PUNCH, OR THE LONDON CHARIVARI.
[July 3, 1886.
The Parties have spoiled many j Farewell to the Season! How
parties, I dingy
Dished many a dinner and [ A pall seems this close pre-
Oh, out on Joe's anger and! The shirkers, the stumped, and
Hasty's, the stingy
That drove them to war d May welcome the change to he
outrance ! sure;
And if the Midlothian tall-talker ! But votaries of Commerce and
Solicits the Shopkeepers' vote, i Cupid,
The answer will he one loud' Young seekers of fortune or
From Shopdom's unanimous All hold it confoundedly stupid,
throat. And vote it a thundering shame!
ESSENCE OF PARLIAMENT.
THE DIARY OF TOBY, M.P.
House of Commons, Monday Night, June 21.—Quite a crowd in
the Lords. Markiss early in his place, his Mack beard hristling
with threats of war. The gentle Geanville absent, still confined
to his room hy his ancient enemy. In such circumstances the
Markiss more than ever truculent. Only Granville, with his
benignant smile, his drawling voice, his lisped r's, and his courteous
manner, can stand hefore the Markiss. Sheebrooke might do it.
At one time thought he would. But Sherbrooke blinks from a
hack heneh, and takes no part in any fray. Evidently finally taken
off his armour, and put away his lance.
Presently cause of battle-array explained. In other House Sage
of Queen Anne's Gate, getting up early in the morning, succeeded
in adding to Returning Officers' Charges' Bill Clause throwing
Returning Officers' costs on Rates, so making possession of wealth
less necessary on part of Parliamentary Candidate. Evidently this
would never do. Spencer, with pretty air of doing nothing par-
ticular, moved Second Reading of Bill. Kimberley pleaded in vain
for compromise. Markiss scornfully hrushed suppliants aside, gave
an incidental left-hander to Gladstone, and declared he would have
none of the Commons' Amendments. Ministers capitulated, and the
Markiss, stepping over their prostrate bodies, returned to his Castle.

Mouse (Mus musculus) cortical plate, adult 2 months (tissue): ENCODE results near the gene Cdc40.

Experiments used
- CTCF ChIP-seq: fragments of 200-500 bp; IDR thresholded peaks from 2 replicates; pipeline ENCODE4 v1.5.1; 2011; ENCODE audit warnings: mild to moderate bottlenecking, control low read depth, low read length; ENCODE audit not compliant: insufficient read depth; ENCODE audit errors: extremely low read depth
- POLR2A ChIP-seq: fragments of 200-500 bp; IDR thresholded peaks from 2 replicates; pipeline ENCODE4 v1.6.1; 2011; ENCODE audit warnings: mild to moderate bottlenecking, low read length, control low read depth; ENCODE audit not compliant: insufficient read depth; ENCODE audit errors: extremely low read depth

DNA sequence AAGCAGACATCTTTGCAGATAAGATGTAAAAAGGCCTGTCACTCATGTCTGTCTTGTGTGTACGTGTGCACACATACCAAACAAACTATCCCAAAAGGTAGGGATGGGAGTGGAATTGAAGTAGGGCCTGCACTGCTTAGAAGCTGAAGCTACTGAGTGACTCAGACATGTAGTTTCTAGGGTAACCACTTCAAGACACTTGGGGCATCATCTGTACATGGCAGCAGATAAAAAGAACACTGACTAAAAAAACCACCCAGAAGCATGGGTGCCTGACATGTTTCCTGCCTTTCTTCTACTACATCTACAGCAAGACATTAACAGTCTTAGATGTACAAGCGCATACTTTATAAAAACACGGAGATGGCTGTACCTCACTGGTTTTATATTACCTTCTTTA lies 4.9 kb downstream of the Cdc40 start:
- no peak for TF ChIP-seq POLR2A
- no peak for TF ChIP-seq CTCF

In the Commons Stafford Howard read long paper on Indian
Finances. House moderately full at question-time; over two
hundred present. But before Howard rose, great majority had
disappeared, and, ere he sat down, had read all but thirty-two out.
Randolph, in sole possession of Front Opposition Bench, listened
with interest. Made frequent notes. Evidently about to make
a speech. Which he did. A faint wave of interest when he
rose, hut didn't last. Randolph temporarily blown himself out in
his hlast against the Good Old Man. Dull and prosy to last degree.
Business done.—Indian Budget introduced.
Tuesday, l'lO a.m.— House still sitting. Expected when we came
down last night proceedings would last only an hour or two. Safe to
he home to dinner. But they dragged on over midnight, and here
we are in a languid House beginning to blaze up in anticipation of
row. Ireland, of course. Parnellites wanted to go into Committee
on Municipal Franchise (Ireland) Bill. C. Lewis opposed, and took
division. For going into Committee, 66; against, 17. Brodrick
moved to report progress. " How many are you P " asked Courtney
in the Chair. Only fourteen rose in response to challenge. That
not enough to justify division. Parnellites wildly cheered. Lewis
raised cry of despair. Useless, he says, for any Member of Oppo-
sition to take part iu discussion. "Let us leave them to it," said
Brodrick; and the fourteen, rising, shook the dust of the House
from off their feet, and haughtily quitted the Chamber amid up-
roarious mirth of Irish Members. As soon as they were gone, Bill
passed through Committee, and Irish Members went home j ubilant.
Business done.—St. John Brodrice: shocked.
Thursday.—A melancholy gathering to-night. The end of all
things at hand. Few Members present talk in subdued voices, as if
the corpse of the Parliament of 1886 were actually laid-out on the
table where the Mace reposes. Irish Members try to get up row